Friday, September 10, 2010


Perhaps one of the most versatile pieces of gunnery used by the US Navy during the Civil War was the Dahlgren boat howitzer. Designed by Capt. John A. Dahlgren of the Navy Ordinance Bureau, these were constructed with a bronze barrel and iron carriage. Two 12 pdr models were produced (a light and a heavy model) and a 24 pdr version as smoothbores. Rifled versions of the gun in 3.4” (12 pdr) and 4” (20 pdr) were also produced. Note the lack of trunions on the barrel (used on other field pieces to secure barrel to carriage). The barrel was secured to a fitting on the carriage by a removable bolt through a matching fitting on the bottom of the barrel. The barrel could be removed from the carriage and mounted on a similar fitting on the bow of a ship’s boat (Canney, pg. 176). The carriage could be disassembled and carried easily in the boat and by personnel on foot. In this way, the gun could be used on the boats for fire support during amphibious landings, then reassembled on land and transported by hand along with the attacking amphibious force to continue to provide fire support. Spencer Tucker referred to the Dahlgren boat howitzer as “undoubtedly the finest boat guns of their day in the world.” Boat howitzers were found in the arms complement of all US Navy ships, although they were not listed as part of the rating or official armament. On smaller ships, such as schooners and armed tugs, they could be used as the main deck guns.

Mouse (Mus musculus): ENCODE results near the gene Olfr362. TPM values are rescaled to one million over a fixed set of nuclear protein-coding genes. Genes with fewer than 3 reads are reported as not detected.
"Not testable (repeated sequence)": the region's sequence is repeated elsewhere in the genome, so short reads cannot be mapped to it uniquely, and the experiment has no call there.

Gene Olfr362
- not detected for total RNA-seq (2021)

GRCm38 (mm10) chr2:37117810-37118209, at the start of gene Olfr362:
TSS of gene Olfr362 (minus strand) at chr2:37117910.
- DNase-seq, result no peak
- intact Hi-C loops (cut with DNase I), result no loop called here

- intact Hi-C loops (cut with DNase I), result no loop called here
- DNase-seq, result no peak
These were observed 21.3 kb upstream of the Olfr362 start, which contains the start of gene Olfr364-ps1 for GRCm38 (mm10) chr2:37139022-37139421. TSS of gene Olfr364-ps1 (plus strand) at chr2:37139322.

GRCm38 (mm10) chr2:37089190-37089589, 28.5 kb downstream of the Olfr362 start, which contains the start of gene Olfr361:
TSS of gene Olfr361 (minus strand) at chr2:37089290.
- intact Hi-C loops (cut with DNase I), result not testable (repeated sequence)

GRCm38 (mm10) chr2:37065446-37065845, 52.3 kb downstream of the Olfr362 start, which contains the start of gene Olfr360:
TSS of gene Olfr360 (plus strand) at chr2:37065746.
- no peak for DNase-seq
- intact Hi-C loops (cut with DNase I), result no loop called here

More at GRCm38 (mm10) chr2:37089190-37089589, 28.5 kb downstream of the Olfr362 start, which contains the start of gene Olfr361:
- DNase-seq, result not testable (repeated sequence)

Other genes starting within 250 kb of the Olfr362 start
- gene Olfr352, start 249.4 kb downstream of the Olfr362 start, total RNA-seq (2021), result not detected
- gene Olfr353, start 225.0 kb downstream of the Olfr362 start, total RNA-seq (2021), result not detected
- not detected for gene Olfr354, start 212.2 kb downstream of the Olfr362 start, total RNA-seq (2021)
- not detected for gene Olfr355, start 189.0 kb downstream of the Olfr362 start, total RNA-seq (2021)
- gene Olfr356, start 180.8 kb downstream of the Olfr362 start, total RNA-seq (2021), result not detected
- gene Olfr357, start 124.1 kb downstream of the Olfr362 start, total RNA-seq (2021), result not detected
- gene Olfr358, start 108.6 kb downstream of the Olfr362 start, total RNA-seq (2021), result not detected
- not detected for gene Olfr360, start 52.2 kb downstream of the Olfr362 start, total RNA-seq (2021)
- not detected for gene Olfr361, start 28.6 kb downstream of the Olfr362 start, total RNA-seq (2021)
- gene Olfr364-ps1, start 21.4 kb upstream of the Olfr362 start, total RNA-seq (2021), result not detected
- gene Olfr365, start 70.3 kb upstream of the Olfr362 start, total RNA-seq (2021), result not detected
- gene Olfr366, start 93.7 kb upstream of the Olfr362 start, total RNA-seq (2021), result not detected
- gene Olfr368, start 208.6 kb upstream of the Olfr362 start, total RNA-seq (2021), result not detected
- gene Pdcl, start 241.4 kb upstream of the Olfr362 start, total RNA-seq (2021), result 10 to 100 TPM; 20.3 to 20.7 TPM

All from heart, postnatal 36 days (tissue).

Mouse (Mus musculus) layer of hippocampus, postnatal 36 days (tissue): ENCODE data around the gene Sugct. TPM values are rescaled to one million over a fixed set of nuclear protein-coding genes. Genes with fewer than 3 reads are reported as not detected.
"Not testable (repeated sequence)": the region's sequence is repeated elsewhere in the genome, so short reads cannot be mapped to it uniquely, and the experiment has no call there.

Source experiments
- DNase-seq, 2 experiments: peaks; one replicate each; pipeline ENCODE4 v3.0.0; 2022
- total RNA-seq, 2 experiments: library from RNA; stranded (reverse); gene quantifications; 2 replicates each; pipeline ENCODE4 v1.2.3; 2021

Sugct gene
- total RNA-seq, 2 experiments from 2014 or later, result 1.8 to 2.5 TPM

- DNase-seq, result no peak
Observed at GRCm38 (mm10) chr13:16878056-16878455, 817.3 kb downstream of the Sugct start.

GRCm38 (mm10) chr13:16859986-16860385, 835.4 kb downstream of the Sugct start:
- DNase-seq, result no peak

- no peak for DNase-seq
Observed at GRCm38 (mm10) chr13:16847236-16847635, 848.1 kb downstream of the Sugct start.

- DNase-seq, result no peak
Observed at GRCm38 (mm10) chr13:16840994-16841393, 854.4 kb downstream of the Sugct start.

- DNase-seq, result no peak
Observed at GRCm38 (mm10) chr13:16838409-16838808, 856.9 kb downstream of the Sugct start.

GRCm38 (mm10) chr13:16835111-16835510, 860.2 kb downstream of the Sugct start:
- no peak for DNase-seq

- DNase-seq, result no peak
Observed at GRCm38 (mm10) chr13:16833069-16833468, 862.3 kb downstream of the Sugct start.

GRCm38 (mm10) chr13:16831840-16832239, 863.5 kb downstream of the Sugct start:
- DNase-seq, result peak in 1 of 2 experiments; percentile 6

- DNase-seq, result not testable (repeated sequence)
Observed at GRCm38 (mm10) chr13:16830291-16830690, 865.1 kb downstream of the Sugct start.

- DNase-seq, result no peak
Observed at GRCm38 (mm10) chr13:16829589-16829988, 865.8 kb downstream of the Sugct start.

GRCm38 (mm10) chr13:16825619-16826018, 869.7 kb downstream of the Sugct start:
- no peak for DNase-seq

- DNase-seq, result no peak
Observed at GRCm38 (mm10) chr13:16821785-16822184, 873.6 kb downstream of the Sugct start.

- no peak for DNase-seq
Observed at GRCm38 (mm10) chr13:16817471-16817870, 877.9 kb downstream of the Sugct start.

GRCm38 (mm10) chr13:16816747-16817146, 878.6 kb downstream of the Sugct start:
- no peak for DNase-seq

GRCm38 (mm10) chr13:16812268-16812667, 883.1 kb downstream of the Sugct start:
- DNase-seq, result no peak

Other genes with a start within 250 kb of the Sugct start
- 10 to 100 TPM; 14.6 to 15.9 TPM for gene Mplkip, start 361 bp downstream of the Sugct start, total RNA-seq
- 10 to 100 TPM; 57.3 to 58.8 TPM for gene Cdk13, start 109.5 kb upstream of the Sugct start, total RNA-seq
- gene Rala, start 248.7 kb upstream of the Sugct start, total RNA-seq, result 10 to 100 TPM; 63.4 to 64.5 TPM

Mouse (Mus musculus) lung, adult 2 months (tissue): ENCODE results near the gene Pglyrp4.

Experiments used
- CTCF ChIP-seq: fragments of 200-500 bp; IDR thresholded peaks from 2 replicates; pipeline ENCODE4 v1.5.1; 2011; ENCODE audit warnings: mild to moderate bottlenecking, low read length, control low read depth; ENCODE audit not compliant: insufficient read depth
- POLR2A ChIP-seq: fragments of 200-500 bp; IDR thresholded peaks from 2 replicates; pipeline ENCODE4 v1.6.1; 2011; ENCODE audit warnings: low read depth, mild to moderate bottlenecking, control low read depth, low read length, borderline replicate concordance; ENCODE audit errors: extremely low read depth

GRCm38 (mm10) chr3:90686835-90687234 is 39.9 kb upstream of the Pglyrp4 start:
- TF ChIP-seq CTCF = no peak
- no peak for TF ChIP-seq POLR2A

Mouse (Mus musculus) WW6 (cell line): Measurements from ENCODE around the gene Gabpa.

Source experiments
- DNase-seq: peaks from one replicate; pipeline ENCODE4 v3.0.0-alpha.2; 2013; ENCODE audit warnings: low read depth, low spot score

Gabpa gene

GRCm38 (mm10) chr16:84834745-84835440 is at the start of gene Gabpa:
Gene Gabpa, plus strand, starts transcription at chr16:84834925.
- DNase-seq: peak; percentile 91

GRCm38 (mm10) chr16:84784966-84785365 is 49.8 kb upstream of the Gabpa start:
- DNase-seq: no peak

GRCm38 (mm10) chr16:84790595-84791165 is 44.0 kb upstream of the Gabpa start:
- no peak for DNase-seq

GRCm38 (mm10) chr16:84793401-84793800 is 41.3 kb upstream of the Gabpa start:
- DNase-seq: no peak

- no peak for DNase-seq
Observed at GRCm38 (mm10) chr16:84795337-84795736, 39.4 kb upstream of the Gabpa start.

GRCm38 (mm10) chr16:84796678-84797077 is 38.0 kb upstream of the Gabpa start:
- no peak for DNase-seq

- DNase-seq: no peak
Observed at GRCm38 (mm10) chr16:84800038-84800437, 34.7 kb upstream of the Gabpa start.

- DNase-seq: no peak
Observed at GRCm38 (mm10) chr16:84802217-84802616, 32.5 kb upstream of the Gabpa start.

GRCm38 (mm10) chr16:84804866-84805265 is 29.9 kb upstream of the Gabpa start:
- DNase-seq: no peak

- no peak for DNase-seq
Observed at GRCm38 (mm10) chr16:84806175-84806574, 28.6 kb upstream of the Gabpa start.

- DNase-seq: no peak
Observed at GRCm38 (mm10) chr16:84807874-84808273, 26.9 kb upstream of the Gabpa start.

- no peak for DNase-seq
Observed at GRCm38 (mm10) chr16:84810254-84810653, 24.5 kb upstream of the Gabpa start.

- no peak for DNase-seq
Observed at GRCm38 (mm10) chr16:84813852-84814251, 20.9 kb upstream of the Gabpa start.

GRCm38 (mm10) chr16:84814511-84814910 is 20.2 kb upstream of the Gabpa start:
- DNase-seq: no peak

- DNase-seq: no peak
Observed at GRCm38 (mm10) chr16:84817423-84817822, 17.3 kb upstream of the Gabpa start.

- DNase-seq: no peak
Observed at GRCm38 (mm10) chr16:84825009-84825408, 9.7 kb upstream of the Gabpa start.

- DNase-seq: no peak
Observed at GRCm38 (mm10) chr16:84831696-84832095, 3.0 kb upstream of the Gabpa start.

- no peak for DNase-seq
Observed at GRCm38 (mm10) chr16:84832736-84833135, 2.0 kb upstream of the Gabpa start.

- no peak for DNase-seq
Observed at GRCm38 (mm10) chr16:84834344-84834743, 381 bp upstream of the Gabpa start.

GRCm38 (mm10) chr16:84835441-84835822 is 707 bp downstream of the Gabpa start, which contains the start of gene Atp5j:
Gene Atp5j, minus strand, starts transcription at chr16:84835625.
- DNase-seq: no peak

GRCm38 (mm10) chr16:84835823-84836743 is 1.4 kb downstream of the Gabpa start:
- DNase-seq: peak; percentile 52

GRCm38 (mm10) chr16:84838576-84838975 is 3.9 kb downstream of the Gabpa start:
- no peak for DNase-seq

NOTES ON ILLUSTRATION: The "live photo" of a Dahlgren boat howitzer is a replica owned and used by the Ft. Caroline National Monument in Jacksonville, FL. Part of their site includes the St. Johns Bluff area, which was a site of a significant naval engagement in Florida in the fall of 1862. The National Monument has a Civil War Living History event in November on the weekend before Thanksgiving to emphasize this element of the history of Jacksonville.

Donald L. Canney, Lincoln’s Navy. The Ships, Men and Organization, 1861-65 (London, UK: Conway Maritime Press, 1998), Chapter 11.

Spencer C. Tucker, Blue and Gray Navies. The Civil War Afloat (Annapolis, MD: Naval Institute Press, 2006), pp. 52-53.

Ibid, The Navy Dahlgren Boat Howitzer, Naval History Vol. 6, No. 3, 1992


  1. "Two 12 pdr models were produced (a light and a heavy model) and a 24 pdr version as smoothbores."

    Actually three 12-pdr models were produced, including a "small" version weighing 300 pounds. Less than 25 were produced, however.

  2. The original prototypes (2) for the system were 300 pound barrels with both Trunnions and Loops, one was at the Museum of Science and Industry in Chicago on a truck carriage for years, before being sent to the USS Salem. There were 23 smalls total.